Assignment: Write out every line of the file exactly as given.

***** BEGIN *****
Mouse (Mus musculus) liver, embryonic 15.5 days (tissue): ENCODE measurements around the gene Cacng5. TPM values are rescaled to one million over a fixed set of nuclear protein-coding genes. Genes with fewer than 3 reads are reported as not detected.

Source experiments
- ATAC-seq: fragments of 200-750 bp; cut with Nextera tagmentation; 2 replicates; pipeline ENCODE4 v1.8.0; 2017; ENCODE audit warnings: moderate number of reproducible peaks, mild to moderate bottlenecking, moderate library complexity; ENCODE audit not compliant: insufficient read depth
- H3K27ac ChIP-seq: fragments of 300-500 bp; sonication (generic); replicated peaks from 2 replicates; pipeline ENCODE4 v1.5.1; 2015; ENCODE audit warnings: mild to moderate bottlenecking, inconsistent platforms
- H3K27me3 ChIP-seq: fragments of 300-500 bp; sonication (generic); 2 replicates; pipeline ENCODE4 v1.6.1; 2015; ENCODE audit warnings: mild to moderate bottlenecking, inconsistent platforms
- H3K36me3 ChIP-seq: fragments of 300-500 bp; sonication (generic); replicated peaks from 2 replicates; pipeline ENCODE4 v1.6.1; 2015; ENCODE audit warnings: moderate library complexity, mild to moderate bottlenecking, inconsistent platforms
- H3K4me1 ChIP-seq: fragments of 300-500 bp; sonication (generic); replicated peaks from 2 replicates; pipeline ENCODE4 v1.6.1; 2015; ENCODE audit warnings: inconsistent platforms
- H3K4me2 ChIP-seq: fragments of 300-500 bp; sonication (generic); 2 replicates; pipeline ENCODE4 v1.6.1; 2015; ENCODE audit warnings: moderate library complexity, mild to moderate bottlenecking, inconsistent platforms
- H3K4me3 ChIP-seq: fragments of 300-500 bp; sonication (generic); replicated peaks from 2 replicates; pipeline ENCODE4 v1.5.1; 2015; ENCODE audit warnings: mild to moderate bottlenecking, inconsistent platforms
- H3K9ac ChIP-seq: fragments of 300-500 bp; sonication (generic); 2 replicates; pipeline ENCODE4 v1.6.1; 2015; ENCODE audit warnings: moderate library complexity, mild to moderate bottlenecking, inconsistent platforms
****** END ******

Mouse (Mus musculus) liver, embryonic 15.5 days (tissue): ENCODE measurements around the gene Cacng5. TPM values are rescaled to one million over a fixed set of nuclear protein-coding genes. Genes with fewer than 3 reads are reported as not detected.

Source experiments
- ATAC-seq: fragments of 200-750 bp; cut with Nextera tagmentation; 2 replicates; pipeline ENCODE4 v1.8.0; 2017; ENCODE audit warnings: moderate number of reproducible peaks, mild to moderate bottlenecking, moderate library complexity; ENCODE audit not compliant: insufficient read depth
- H3K27ac ChIP-seq: fragments of 300-500 bp; sonication (generic); replicated peaks from 2 replicates; pipeline ENCODE4 v1.5.1; 2015; ENCODE audit warnings: mild to moderate bottlenecking, inconsistent platforms
- H3K27me3 ChIP-seq: fragments of 300-500 bp; sonication (generic); 2 replicates; pipeline ENCODE4 v1.6.1; 2015; ENCODE audit warnings: mild to moderate bottlenecking, inconsistent platforms
- H3K36me3 ChIP-seq: fragments of 300-500 bp; sonication (generic); replicated peaks from 2 replicates; pipeline ENCODE4 v1.6.1; 2015; ENCODE audit warnings: moderate library complexity, mild to moderate bottlenecking, inconsistent platforms
- H3K4me1 ChIP-seq: fragments of 300-500 bp; sonication (generic); replicated peaks from 2 replicates; pipeline ENCODE4 v1.6.1; 2015; ENCODE audit warnings: inconsistent platforms
- H3K4me2 ChIP-seq: fragments of 300-500 bp; sonication (generic); 2 replicates; pipeline ENCODE4 v1.6.1; 2015; ENCODE audit warnings: moderate library complexity, mild to moderate bottlenecking, inconsistent platforms
- H3K4me3 ChIP-seq: fragments of 300-500 bp; sonication (generic); replicated peaks from 2 replicates; pipeline ENCODE4 v1.5.1; 2015; ENCODE audit warnings: mild to moderate bottlenecking, inconsistent platforms
- H3K9ac ChIP-seq: fragments of 300-500 bp; sonication (generic); 2 replicates; pipeline ENCODE4 v1.6.1; 2015; ENCODE audit warnings: moderate library complexity, mild to moderate bottlenecking, inconsistent platforms